The oxidation process affects the integrity of the SSOI active area 134. For a 0.25-micron critical-dimension 138 (CD or minimum feature) process, the SSOI active area 134 has a height 140 in a range from about 0.1 microns to about 0.15 microns. Alternatively, for a 0.15-micron CD process, the SSOI active area 134 has a height 140 in a range from about 0.07 microns to about 0.12 microns.

According to an embodiment, the formation of the MFOX 136 is carried out under conditions to prevent destructive stresses in the newly formed SSOI active area 134. One of ordinary skill in the art can conduct the minifield oxidation in the bubble recess 132 without causing destructive stresses in the SSOI active area 134.

FIG. 2A is a side cross-section of a semiconductor structure according to an embodiment. In this embodiment, a two-tiered deep implantation has been carried out. The two-tiered deep implantation is done to facilitate a more lateral isotropic etch than the etch depicted in FIG. 1E. The two-tiered implantation can also assist as anti-channeling processing. FIG. 2A is depicted at a processing flow similar to the structure depicted in FIG. 1A, with the additional processing of the two-tiered deep implantation.

In one embodiment, the deep implantations 209 and 211 form layers in the bulk semiconductive material in the substrate 210. Implantation is carried out at an energy level that achieves self-interstitial implantation, and that causes the deep implantations 209 and 211 to become amorphous enough to have an etch responsiveness that is different from the bulk semiconductive material in the substrate 210. In one embodiment, implantation conditions use a silicon source that is implanted to a monocrystalline-to-self interstitial ratio of about 3:1. By “silicon source” it is meant in one embodiment that silicon or another Group IV element is used, or a combination such as silicon and germanium. In one embodiment, the implanted concentration is from about 1014/cm2 to about 5×1015/cm2 at process conditions of ambient temperature (20 C to about 30 C) and an implantation energy of greater than about 50 KeV. In one embodiment, a silicon source that is substantially equivalent to the silicon chemistry of the bulk of the semiconductive substrate 210, is implanted to a concentration of about 1014/cm2 and process conditions are about 25 C and an implantation energy of about 85 KeV.

A substrate 210 is provided that includes a semiconductive material. The upper deep implantation 209 and the lower deep implantation 211 are provided for subsequent processing. The substrate 210 also has a pad oxide layer 212 deposited thereon. A protective layer 214 is deposited on top of the pad oxide layer 212 to act as a buffer during subsequent etch steps and ether processing. The protective layer 214 can be any of the disclosed protective layers depicted and described for the embodiments illustrated in FIGS. 1A-1F, and their art-recognized equivalents that are understood by reading this disclosure.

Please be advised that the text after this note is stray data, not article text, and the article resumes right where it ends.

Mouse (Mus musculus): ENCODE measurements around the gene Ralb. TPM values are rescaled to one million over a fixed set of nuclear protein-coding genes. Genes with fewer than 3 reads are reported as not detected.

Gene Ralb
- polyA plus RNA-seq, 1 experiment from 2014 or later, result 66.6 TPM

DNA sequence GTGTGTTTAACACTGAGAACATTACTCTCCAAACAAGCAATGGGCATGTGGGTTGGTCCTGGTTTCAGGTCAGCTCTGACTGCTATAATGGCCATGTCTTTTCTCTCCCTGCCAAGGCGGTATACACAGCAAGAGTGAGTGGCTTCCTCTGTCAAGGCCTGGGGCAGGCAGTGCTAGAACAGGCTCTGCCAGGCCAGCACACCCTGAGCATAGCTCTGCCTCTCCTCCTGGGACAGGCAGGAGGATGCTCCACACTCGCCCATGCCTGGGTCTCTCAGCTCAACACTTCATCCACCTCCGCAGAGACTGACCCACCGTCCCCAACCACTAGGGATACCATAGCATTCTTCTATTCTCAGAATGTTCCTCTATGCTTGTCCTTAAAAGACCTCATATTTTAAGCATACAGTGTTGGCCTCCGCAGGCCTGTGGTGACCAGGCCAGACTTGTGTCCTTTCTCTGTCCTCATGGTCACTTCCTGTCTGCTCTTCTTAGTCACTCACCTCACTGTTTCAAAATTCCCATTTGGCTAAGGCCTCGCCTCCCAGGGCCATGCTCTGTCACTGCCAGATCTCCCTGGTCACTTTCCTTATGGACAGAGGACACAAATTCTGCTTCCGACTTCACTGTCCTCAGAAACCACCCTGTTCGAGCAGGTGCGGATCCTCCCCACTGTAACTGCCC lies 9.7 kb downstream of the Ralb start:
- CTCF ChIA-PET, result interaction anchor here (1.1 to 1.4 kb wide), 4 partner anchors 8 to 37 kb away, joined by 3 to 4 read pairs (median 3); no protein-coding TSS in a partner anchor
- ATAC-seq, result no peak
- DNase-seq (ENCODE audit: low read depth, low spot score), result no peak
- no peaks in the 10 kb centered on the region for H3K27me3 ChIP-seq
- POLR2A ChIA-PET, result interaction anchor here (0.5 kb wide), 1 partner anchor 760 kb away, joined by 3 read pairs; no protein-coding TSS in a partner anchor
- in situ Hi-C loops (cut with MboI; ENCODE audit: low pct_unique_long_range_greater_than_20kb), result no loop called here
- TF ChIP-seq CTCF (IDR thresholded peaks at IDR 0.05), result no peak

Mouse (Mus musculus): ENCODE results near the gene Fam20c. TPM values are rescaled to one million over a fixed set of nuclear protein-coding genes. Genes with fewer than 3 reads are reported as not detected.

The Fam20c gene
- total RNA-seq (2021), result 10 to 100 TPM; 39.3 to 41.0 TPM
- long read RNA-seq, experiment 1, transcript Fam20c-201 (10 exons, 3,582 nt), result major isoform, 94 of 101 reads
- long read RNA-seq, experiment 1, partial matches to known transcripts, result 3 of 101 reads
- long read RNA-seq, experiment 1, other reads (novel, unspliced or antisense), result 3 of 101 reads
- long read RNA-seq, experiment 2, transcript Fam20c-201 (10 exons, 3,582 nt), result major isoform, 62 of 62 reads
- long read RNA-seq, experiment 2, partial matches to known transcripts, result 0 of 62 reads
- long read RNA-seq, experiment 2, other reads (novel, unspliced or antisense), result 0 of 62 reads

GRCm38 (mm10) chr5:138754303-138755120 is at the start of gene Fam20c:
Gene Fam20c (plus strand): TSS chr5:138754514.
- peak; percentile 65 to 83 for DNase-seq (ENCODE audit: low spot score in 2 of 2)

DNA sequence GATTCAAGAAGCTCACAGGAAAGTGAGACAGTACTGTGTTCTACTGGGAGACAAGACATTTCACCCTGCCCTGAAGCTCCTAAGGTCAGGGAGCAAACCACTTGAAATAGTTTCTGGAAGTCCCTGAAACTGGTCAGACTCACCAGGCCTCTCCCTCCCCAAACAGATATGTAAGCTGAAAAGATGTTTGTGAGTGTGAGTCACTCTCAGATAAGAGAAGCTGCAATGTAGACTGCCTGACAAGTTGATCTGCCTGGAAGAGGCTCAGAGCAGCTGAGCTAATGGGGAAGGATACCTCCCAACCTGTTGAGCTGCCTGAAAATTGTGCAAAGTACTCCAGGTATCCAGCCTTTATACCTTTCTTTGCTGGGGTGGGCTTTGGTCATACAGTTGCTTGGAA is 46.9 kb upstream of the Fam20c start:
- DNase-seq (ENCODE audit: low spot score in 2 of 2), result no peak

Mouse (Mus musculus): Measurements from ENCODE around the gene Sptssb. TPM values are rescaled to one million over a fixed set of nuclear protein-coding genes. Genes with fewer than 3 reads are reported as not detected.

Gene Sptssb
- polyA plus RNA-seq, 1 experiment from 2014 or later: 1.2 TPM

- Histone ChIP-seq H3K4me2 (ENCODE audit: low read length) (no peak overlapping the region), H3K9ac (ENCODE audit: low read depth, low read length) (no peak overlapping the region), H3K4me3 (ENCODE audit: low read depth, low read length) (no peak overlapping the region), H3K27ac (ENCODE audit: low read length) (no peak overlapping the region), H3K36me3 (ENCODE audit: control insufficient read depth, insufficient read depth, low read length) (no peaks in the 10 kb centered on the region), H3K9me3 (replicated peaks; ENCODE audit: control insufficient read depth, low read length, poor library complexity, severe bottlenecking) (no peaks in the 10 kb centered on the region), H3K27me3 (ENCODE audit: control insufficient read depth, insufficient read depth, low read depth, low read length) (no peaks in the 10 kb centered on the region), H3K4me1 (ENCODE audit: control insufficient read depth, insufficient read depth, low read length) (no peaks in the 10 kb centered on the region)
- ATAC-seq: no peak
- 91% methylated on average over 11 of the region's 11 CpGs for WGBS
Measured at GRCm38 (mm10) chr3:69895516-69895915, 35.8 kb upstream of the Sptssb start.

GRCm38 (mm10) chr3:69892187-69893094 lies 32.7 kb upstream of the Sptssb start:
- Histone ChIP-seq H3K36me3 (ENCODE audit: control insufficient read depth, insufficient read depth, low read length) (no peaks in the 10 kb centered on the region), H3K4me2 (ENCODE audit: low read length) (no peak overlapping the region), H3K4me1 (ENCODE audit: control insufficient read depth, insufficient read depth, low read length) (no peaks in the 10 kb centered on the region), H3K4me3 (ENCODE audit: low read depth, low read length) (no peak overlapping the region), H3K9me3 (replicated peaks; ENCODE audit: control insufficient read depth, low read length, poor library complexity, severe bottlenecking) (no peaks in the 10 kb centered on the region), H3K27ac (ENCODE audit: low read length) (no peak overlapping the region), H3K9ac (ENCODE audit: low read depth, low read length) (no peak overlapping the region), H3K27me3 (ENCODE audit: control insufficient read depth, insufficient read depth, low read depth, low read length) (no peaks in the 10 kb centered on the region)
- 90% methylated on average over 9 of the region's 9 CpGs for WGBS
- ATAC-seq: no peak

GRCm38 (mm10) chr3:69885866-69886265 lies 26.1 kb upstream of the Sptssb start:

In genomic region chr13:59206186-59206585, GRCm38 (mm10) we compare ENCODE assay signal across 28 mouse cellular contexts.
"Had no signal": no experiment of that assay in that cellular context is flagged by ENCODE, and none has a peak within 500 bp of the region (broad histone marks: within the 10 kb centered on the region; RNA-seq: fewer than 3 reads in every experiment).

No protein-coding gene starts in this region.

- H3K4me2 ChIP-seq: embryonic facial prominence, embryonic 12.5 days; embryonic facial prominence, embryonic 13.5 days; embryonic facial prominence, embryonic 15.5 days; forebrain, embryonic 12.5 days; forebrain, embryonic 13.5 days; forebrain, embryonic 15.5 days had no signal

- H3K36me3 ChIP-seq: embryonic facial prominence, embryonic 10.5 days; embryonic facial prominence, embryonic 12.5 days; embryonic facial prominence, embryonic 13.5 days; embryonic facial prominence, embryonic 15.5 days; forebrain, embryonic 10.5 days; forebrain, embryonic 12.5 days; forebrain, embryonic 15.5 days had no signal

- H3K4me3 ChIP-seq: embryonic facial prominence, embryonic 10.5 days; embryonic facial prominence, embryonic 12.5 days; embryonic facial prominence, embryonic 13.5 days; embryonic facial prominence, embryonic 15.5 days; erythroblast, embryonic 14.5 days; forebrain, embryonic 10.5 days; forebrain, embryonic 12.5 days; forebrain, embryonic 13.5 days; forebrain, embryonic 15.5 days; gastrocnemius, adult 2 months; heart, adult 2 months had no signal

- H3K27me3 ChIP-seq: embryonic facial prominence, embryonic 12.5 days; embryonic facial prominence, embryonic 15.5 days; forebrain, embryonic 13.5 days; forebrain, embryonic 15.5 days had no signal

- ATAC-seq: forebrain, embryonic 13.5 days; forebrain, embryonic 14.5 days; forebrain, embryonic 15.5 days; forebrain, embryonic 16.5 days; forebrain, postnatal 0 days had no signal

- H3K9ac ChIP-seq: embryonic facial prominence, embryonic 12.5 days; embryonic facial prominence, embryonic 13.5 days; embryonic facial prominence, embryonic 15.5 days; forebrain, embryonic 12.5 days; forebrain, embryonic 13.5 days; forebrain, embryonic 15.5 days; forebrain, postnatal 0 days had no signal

Below the pad oxide layer 212, a strained silicon layer 216 has been formed above a relaxed or semi-relaxed layer 218 (hereinafter, relaxed layer 218). The relaxed layer 218 can be a semiconductor compound silicon layer. In one embodiment, a silicon germanium structure is the relaxed layer 218. Other silicon-compound structures can be used according to a specific process integration.

According to a process flow embodiment, the substrate 210 is implanted with the relaxed layer 218, at least the lower deep implantation 211 and the upper deep implantation 209. The pad oxide layer 212 and the protective layer 214 are patterned with the mask 220. An etch is carried out to form a recess (222, FIG. 2B) that is similar to the recess 122 depicted in FIG. 1B. Thereafter, a nitride film (not pictured) is grown and spacer etched similar to the respective nitride film 128 and spacer 130 depicted in FIGS. 1C and 1D.

Subsequent to a spacer etch, a “flattened bubble” recess (not pictured) is formed by an isotropic etch. The flattened bubble is formed because of the upper deep implantation 209 and the lower deep implantation 211. In this embodiment, the etch recipe that is used is more selective to leaving the upper deep implantation 209 and the lower deep implantation 211. Consequently, the flattened bubble recess is formed due to the constraining nature of the upper deep implantation 209 and the lower deep implantation 211 upon the etch. The extent of the etch to form the flat bubble, qualitatively speaking, leaves enough material in the substrate 210 to prevent a total undercutting, but leaves enough to allow further processing without significant damage to the positioning of the relaxed layer 218. In one embodiment, the etch is carried out without an upper deep implantation 209, and the relaxed layer 218 has sufficient resposiveness to an undercutting etch to be selectively etch resistant, relative to the bulk material of the substrate 210.

FIG. 2B illustrates further processing of the substrate 210 depicted in FIG. 2A to form a strained Si/SiGe/SOI island according to an embodiment. After the isotropic etch forms the flat bubble recess (not pictured), an oxidation process is carried out to vertically isolate an SSOI active area 234 by the formation of a flattened mini-field oxidation (FMFOX) 236. In one embodiment, the oxidation process is carried out with the protective layer 214 and the spacers (not pictured) in place, followed by a nitride etch to remove them.

Similar to the shape of the MFOX 136 (FIG. 1F), the size and shape of the FMFOX 236 is also depicted in arbitrary shape and size. The actual size and shape of the FMFOX 236 will be influenced by etch and oxidation conditions according to the placement of the upper deep implantation 209 and the lower deep implantation 211, their relative responses to a given etch recipe, and the extent of the oxidation process. One characteristic of forming the FMFOX 236 requires an oxidation process that leaves the SSOI active area 234 firmly attached to the substrate 210 through the FMFOX 236. By this process, oxidation is sufficient to vertically isolate the relaxed layer 218 from the substrate 210 to create the SSOI active area 234. Processing conditions can be ascertained by ordinary experimentation.